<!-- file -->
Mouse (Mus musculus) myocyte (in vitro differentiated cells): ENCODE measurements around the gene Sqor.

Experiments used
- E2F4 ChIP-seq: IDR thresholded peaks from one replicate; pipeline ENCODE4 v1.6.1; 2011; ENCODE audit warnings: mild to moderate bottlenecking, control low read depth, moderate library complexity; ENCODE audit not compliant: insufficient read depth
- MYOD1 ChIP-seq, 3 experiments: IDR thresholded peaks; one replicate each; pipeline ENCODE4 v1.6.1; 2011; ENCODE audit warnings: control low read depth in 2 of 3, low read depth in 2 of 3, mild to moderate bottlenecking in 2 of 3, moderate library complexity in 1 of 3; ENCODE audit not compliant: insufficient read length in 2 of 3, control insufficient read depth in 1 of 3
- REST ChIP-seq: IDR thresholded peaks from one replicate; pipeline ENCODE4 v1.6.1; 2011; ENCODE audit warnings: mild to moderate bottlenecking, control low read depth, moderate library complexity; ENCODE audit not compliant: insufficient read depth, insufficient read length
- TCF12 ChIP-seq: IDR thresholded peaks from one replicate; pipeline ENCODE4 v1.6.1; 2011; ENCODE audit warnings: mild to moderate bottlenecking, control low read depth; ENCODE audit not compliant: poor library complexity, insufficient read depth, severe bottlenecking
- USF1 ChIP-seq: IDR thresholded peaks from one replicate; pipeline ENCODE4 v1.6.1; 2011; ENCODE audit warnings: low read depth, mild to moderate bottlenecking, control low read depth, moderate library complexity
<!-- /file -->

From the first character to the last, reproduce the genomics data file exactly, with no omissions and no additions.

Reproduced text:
Mouse (Mus musculus) myocyte (in vitro differentiated cells): ENCODE measurements around the gene Sqor.

Experiments used
- E2F4 ChIP-seq: IDR thresholded peaks from one replicate; pipeline ENCODE4 v1.6.1; 2011; ENCODE audit warnings: mild to moderate bottlenecking, control low read depth, moderate library complexity; ENCODE audit not compliant: insufficient read depth
- MYOD1 ChIP-seq, 3 experiments: IDR thresholded peaks; one replicate each; pipeline ENCODE4 v1.6.1; 2011; ENCODE audit warnings: control low read depth in 2 of 3, low read depth in 2 of 3, mild to moderate bottlenecking in 2 of 3, moderate library complexity in 1 of 3; ENCODE audit not compliant: insufficient read length in 2 of 3, control insufficient read depth in 1 of 3
- REST ChIP-seq: IDR thresholded peaks from one replicate; pipeline ENCODE4 v1.6.1; 2011; ENCODE audit warnings: mild to moderate bottlenecking, control low read depth, moderate library complexity; ENCODE audit not compliant: insufficient read depth, insufficient read length
- TCF12 ChIP-seq: IDR thresholded peaks from one replicate; pipeline ENCODE4 v1.6.1; 2011; ENCODE audit warnings: mild to moderate bottlenecking, control low read depth; ENCODE audit not compliant: poor library complexity, insufficient read depth, severe bottlenecking
- USF1 ChIP-seq: IDR thresholded peaks from one replicate; pipeline ENCODE4 v1.6.1; 2011; ENCODE audit warnings: low read depth, mild to moderate bottlenecking, control low read depth, moderate library complexity